Sailfish Firmware – Usage and Troubleshooting

The Sailfish Firmware referenced in this manual can be found on Thingiverse as Thing 32084.

Table of Contents
Introduction
What is Sailfish?
How is Sailfish related to other firmwares?
What are the hardware requirements for Sailfish?
What are the software requirements for Sailfish?
How do I get Sailfish?
Is there anything I need to do to set up Sailfish?
What do I do if I’m having trouble with Sailfish?
How do I remove Sailfish?
Troubleshooting
My print starts off the platform near the endstops
My bot moves much too fast and violently
My bot homes in the wrong direction.
My bot is heating to the wrong temperature.
My bot is skipping or missing steps.
Dualstrusion
My dualstrusion offsets are wrong
Thing-o-Matics & Cupcakes
In ReplicatorG, the Onboard Preferences shows a tool count of -1.
What is the correct extruder name and tool number for a bot with a single extruder?
My 3mm extruder seems to be depriming/retracting too much.
No plastic comes out my extruder.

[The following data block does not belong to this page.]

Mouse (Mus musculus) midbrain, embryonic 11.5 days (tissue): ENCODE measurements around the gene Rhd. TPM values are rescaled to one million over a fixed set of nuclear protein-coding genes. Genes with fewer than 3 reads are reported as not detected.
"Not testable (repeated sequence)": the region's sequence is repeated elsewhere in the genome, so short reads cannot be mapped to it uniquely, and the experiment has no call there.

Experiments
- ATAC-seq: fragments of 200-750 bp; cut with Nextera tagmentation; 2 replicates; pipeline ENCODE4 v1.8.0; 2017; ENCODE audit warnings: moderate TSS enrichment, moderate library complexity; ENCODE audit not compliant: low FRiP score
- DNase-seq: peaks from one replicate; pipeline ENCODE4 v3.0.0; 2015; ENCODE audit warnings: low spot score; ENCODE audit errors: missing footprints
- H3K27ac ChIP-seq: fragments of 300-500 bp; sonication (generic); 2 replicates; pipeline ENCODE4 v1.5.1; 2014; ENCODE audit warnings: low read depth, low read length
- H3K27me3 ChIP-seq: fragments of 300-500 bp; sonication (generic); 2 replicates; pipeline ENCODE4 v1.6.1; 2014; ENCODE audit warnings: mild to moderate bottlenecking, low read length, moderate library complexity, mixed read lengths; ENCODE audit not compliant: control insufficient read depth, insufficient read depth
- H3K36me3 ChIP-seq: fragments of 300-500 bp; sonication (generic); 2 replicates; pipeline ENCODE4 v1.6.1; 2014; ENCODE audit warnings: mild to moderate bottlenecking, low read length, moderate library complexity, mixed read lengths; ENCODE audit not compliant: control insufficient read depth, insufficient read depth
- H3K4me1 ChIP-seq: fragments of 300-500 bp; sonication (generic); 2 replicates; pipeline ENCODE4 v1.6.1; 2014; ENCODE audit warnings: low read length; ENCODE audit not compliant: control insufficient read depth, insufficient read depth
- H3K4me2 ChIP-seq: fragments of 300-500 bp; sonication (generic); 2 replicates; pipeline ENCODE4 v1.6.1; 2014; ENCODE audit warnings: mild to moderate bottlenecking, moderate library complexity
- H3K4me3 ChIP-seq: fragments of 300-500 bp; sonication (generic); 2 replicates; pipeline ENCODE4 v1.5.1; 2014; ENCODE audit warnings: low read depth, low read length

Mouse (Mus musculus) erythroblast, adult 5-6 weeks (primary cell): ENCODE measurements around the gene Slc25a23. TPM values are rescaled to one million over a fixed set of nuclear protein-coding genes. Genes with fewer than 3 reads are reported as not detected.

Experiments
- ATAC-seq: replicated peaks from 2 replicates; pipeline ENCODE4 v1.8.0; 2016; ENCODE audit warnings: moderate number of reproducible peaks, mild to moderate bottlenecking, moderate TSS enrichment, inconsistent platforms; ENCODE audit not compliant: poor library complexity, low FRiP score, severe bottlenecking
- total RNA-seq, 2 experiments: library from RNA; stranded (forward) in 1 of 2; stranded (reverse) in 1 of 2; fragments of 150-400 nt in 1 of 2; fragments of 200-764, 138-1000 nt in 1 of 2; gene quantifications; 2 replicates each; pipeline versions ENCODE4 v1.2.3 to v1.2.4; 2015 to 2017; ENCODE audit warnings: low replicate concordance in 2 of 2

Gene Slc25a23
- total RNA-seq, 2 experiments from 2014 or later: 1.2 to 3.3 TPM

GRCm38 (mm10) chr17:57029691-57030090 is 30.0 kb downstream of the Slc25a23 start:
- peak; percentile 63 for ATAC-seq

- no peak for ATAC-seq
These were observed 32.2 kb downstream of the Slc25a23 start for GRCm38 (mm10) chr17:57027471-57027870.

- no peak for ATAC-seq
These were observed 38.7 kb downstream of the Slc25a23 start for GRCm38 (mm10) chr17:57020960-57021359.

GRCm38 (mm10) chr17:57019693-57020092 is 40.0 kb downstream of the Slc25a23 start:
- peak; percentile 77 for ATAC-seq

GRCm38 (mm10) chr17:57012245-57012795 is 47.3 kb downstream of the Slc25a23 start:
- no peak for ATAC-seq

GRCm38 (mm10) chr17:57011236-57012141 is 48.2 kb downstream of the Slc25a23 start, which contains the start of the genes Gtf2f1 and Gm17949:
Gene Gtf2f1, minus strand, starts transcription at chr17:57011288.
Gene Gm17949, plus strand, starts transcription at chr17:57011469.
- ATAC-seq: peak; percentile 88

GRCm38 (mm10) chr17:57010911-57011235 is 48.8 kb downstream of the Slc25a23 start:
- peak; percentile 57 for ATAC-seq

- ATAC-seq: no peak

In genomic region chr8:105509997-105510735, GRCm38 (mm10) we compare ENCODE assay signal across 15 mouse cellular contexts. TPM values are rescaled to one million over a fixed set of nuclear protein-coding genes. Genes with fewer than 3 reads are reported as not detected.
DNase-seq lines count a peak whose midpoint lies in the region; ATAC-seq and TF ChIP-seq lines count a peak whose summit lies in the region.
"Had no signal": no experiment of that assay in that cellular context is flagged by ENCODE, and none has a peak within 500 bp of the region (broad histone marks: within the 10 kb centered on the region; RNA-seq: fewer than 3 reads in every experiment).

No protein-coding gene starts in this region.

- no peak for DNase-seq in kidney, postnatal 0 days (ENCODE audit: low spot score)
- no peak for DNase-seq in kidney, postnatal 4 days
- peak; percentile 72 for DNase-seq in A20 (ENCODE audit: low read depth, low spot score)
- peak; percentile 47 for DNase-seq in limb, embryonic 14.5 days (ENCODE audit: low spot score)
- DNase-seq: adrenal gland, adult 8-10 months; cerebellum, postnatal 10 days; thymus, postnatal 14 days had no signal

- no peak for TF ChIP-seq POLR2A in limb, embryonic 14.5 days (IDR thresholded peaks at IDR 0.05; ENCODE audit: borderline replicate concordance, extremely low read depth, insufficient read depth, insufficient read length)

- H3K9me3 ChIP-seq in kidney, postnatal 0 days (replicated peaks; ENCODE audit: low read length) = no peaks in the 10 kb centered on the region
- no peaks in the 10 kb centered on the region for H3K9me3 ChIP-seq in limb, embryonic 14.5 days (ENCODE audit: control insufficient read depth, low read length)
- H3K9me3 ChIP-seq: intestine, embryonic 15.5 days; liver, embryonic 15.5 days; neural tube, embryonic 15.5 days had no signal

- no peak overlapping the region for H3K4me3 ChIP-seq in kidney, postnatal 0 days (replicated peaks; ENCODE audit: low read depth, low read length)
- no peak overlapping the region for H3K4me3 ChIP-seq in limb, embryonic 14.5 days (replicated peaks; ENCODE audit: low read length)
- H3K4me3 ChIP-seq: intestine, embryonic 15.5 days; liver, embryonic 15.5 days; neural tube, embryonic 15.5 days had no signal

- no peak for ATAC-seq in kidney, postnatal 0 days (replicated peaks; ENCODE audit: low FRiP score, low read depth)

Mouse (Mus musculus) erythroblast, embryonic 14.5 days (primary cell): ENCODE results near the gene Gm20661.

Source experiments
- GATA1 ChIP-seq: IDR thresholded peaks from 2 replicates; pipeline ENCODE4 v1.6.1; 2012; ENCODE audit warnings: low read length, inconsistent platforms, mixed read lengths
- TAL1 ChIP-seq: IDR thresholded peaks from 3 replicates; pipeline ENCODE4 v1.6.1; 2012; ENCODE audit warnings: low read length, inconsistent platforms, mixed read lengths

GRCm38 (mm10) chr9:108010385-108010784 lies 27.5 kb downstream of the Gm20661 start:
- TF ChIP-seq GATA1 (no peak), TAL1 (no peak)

At the end of a build, my HBP temperature starts climbing.

Introduction

What is Sailfish?

Sailfish is an alternative, community-supported firmware for The Replicator 1, Thing-o-Matic and Cupcake. It is an accelerated firmware that adds features beyond those provided by the standard MakerBot firmwares, including ditto printing, multiple usage profiles, filament usage counters, and the ability to save and restore EEPROM values to and from SD card.

Sailfish is the only accelerated firmware available for the Thing-O-Matic. Rob Giseburt’s alternative Cupcake firmware features acceleration, but has not been updated in some time.

How is Sailfish related to other firmwares?

Sailfish builds on Makerbot’s Gen4 and MightyBoard firmwares using acceleration derived from the RepRap firmware Marlin. It also adds a number of original improvements, including the asymmetric JKN Advance algorithm, the Yet Another Jerk jerk control, and use of fixed point computations for speed. Previous to Sailfish 4.0 for Thing-O-Matics and Cupcakes and Sailfish 6.2 for The Replicator 1, Sailfish was known as Jetty Firmware.

What are the hardware requirements for Sailfish?

To run Sailfish, you will need one of the following:

  • A Replicator 1
  • A Thing-o-Matic or Cupcake with Gen 4 electronics with a StepStruder Mk6, Mk6+, Mk7, or Mk8